But at the moment nobody was actually attacking, he'd be glad of a cup of tea, and he'd welcome the chance to collect his thoughts before finding out what Redhelwar's was thinking---and figuring out if he had to try to change the Elven Commander's mind.
Redhelwar gestured him to a seat, and Kellen sank into it gratefully.
In the fashion that Kellen had become used to over the past several moonturns, Redhelwar then began a seemingly-idle discussion of the weather---cold, though after the last series of severe storms, they could expect only moderate snow for the next few sennights---and the entertaining seasonal menu they had been granted through the generosity of Kindolhinadetil, Viceroy of Ysterialpoerin, who had made sure that the Army was well-supplied with both fresh and preserved food.
Apparently "entertaining seasonal menu" meant they were eating the greenneedle trees of the Heart Forest; Kellen tried not to think too hard about that, but he'd eaten a lot of things he never thought he'd eat since he'd been Banished from the City.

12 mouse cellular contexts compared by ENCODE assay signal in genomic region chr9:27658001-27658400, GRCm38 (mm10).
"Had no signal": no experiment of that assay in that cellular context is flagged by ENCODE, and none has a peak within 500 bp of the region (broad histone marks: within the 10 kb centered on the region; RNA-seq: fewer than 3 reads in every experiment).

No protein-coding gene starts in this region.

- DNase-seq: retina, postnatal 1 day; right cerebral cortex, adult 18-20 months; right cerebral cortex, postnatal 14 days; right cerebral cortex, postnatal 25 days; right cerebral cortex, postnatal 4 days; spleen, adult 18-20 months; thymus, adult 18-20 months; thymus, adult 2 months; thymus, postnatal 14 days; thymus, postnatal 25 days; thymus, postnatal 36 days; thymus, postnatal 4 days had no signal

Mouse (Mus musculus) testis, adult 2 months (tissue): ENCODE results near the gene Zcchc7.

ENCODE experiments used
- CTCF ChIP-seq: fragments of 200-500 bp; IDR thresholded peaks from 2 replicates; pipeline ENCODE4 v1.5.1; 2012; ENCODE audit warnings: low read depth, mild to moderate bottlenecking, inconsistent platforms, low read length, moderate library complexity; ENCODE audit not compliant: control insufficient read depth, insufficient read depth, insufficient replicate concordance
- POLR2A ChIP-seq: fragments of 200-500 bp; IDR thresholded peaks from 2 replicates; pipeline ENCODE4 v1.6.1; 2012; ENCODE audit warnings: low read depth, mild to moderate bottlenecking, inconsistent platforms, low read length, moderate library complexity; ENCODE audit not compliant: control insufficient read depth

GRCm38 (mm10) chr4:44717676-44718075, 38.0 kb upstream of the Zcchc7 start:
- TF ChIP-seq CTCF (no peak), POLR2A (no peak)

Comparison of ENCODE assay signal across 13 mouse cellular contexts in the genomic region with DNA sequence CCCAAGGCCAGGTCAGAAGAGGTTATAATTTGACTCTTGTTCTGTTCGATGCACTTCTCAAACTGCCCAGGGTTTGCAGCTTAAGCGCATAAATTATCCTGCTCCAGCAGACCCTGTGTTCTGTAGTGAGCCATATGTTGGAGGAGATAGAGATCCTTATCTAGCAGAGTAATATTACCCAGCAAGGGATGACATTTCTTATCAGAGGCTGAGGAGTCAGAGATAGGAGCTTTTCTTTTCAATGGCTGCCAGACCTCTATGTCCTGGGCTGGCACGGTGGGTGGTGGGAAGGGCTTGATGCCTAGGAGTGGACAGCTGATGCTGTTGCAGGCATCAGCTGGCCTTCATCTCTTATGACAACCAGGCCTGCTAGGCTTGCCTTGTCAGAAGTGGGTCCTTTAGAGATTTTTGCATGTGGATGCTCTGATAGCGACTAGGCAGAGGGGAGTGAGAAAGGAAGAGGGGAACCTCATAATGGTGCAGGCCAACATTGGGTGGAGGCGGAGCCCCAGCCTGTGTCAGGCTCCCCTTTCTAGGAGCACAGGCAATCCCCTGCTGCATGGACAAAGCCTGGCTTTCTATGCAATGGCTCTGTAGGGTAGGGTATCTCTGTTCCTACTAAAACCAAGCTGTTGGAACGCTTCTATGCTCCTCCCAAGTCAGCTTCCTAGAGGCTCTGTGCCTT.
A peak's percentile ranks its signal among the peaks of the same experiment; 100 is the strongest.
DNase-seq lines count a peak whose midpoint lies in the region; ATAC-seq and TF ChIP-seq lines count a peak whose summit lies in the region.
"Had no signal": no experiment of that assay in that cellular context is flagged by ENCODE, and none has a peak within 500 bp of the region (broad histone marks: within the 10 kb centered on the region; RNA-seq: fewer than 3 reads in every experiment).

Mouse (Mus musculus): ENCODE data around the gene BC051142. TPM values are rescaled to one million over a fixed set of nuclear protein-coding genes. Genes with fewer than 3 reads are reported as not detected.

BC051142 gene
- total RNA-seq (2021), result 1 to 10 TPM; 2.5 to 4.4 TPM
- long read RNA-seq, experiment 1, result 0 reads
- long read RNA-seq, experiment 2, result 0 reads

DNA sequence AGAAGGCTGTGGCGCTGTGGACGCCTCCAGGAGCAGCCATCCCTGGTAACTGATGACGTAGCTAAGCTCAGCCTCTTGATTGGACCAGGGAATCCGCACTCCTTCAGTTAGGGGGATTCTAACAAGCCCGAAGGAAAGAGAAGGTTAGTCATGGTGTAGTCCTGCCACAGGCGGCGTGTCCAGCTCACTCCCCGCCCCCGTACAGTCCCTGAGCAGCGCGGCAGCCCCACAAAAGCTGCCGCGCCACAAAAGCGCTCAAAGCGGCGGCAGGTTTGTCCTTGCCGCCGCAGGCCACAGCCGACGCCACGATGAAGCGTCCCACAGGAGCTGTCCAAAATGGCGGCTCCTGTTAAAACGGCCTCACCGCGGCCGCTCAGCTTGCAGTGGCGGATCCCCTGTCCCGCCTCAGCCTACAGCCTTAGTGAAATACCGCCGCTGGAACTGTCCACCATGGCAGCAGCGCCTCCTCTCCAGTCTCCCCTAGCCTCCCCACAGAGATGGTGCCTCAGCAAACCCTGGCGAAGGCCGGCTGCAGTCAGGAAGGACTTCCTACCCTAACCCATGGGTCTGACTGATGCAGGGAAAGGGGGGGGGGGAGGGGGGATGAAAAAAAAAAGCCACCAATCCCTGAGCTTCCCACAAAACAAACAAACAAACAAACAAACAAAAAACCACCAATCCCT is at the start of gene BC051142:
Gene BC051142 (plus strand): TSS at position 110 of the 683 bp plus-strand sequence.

"One observes that the other Wildmages are still abed," Redhelwar remarked shrewdly when they both had full mugs of Winter Spice tea before them. "Even Jermayan, with Ancaladar's power to draw upon, has not ventured forth to taste the pleasures of the day." "The pleasures of the day" being a joke, or as much of one as Redhelwar ever made.
And Jermayan is probably the strongest of all the Wildmages, with Ancaladar's power to draw on.
"I was restless," Kellen admitted. "And I am well-served for my impetuousness."
"Nevertheless, you have come in a good hour, for matters have...progressed since They chose to move so openly against us, and I would welcome your counsel," Redhelwar said, allowing the conversation to turn to practical matters at last.